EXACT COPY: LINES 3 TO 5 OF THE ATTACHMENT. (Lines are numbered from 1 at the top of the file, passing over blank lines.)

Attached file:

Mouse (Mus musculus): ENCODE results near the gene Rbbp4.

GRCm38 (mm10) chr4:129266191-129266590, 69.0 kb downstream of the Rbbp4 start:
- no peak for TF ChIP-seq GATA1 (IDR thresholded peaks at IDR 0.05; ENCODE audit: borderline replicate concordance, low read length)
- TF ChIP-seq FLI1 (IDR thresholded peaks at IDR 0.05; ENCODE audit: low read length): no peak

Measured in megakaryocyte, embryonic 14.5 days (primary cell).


- no peak for TF ChIP-seq GATA1 (IDR thresholded peaks at IDR 0.05; ENCODE audit: borderline replicate concordance, low read length)
- TF ChIP-seq FLI1 (IDR thresholded peaks at IDR 0.05; ENCODE audit: low read length): no peak

Measured in megakaryocyte, embryonic 14.5 days (primary cell).